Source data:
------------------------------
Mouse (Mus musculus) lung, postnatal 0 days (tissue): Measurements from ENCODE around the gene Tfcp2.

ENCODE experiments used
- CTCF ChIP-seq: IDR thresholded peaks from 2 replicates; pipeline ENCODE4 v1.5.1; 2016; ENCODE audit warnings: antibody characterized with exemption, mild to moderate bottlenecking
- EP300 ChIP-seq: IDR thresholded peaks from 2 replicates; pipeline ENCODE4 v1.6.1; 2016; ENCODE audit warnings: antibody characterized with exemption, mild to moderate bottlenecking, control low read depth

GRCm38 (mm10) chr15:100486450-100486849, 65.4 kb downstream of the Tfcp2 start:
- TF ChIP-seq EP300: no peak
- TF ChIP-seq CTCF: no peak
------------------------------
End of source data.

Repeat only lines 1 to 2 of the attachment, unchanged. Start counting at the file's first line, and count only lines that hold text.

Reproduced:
Mouse (Mus musculus) lung, postnatal 0 days (tissue): Measurements from ENCODE around the gene Tfcp2.

ENCODE experiments used